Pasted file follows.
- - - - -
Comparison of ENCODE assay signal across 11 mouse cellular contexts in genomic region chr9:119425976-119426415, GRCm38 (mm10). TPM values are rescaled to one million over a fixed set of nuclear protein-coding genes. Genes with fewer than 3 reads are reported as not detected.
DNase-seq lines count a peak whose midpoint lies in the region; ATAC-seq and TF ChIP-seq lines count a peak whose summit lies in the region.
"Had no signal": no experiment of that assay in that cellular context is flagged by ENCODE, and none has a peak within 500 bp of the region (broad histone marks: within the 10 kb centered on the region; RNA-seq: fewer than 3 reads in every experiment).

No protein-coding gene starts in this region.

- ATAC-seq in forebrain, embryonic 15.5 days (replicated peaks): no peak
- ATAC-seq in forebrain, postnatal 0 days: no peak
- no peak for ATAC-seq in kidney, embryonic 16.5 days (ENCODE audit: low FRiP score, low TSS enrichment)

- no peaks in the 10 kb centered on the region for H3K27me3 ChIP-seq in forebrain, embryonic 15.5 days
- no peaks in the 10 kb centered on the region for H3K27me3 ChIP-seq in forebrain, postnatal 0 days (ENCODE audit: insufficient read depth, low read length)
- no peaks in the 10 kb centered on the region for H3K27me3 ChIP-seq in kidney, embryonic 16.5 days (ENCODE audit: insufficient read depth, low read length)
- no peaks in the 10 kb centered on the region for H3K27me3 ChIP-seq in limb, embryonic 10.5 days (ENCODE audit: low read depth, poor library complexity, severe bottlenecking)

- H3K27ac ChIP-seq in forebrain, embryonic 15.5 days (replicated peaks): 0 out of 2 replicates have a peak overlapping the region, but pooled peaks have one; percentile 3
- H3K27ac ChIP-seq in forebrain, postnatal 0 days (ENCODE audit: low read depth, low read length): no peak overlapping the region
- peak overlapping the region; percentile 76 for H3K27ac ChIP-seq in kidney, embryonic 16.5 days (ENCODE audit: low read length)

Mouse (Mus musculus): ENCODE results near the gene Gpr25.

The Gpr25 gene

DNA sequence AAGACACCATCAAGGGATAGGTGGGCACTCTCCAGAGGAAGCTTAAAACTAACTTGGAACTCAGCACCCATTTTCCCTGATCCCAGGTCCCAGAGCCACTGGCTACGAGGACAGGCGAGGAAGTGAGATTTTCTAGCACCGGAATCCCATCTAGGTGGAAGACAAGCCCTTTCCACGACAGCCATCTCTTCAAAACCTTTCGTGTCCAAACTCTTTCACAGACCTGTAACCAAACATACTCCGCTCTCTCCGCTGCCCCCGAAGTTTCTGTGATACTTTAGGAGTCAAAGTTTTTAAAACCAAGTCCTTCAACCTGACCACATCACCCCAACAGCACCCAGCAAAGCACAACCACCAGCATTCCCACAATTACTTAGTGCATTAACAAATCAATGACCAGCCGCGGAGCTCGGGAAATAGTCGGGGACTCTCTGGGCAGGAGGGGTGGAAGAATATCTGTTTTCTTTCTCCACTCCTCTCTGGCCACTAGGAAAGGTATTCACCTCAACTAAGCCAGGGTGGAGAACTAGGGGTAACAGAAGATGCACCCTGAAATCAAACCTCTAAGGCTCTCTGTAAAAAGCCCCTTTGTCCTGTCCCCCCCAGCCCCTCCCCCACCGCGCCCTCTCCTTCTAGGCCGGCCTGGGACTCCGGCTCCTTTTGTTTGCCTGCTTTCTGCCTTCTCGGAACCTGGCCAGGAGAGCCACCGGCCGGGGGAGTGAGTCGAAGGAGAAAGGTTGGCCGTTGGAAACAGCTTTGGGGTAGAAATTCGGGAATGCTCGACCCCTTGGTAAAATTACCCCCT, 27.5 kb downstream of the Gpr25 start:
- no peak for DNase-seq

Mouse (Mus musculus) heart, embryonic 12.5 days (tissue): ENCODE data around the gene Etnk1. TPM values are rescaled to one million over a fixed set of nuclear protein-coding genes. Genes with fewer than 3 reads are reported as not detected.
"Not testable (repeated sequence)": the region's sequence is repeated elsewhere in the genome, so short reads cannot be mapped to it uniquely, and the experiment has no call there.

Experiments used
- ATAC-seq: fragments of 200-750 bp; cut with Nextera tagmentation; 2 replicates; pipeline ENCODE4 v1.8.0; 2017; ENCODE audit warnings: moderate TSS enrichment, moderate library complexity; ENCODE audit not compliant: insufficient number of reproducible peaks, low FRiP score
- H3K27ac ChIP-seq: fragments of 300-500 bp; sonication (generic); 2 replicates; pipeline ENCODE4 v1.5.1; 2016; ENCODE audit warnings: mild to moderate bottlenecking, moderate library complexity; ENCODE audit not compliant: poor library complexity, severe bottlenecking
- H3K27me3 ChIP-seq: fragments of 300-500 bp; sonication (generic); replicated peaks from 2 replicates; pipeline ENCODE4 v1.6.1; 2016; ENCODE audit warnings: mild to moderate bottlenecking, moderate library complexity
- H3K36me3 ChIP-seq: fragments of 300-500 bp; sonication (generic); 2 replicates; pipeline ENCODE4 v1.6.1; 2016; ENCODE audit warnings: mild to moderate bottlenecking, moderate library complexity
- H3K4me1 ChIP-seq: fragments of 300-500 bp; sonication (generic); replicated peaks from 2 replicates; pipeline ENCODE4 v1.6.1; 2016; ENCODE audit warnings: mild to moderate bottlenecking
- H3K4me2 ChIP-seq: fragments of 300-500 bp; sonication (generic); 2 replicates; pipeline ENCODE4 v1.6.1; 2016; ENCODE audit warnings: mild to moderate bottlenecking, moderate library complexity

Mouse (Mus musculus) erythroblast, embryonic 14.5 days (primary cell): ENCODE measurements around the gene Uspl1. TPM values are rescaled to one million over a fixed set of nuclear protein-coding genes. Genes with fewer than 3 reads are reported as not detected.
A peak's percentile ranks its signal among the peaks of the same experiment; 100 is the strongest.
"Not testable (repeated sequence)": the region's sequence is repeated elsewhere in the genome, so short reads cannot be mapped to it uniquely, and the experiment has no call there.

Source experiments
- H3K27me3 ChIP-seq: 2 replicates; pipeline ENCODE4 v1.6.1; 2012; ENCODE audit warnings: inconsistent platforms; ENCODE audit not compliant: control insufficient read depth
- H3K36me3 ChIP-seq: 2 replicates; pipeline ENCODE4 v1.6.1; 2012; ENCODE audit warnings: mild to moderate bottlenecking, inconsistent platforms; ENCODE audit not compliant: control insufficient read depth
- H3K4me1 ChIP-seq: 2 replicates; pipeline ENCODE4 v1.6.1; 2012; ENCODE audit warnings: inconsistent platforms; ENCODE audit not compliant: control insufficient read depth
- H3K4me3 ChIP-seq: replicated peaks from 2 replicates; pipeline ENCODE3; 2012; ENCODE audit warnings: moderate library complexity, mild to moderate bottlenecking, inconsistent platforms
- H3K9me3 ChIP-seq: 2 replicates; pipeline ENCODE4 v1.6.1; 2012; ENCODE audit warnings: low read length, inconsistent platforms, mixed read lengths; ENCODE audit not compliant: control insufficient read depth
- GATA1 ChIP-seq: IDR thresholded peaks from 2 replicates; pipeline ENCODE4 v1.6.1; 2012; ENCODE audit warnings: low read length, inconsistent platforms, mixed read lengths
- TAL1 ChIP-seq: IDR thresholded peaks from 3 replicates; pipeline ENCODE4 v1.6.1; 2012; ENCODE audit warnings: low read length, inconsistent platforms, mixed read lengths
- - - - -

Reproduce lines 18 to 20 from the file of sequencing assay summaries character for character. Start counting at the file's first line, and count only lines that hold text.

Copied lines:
- no peak for DNase-seq

Mouse (Mus musculus) heart, embryonic 12.5 days (tissue): ENCODE data around the gene Etnk1. TPM values are rescaled to one million over a fixed set of nuclear protein-coding genes. Genes with fewer than 3 reads are reported as not detected.
"Not testable (repeated sequence)": the region's sequence is repeated elsewhere in the genome, so short reads cannot be mapped to it uniquely, and the experiment has no call there.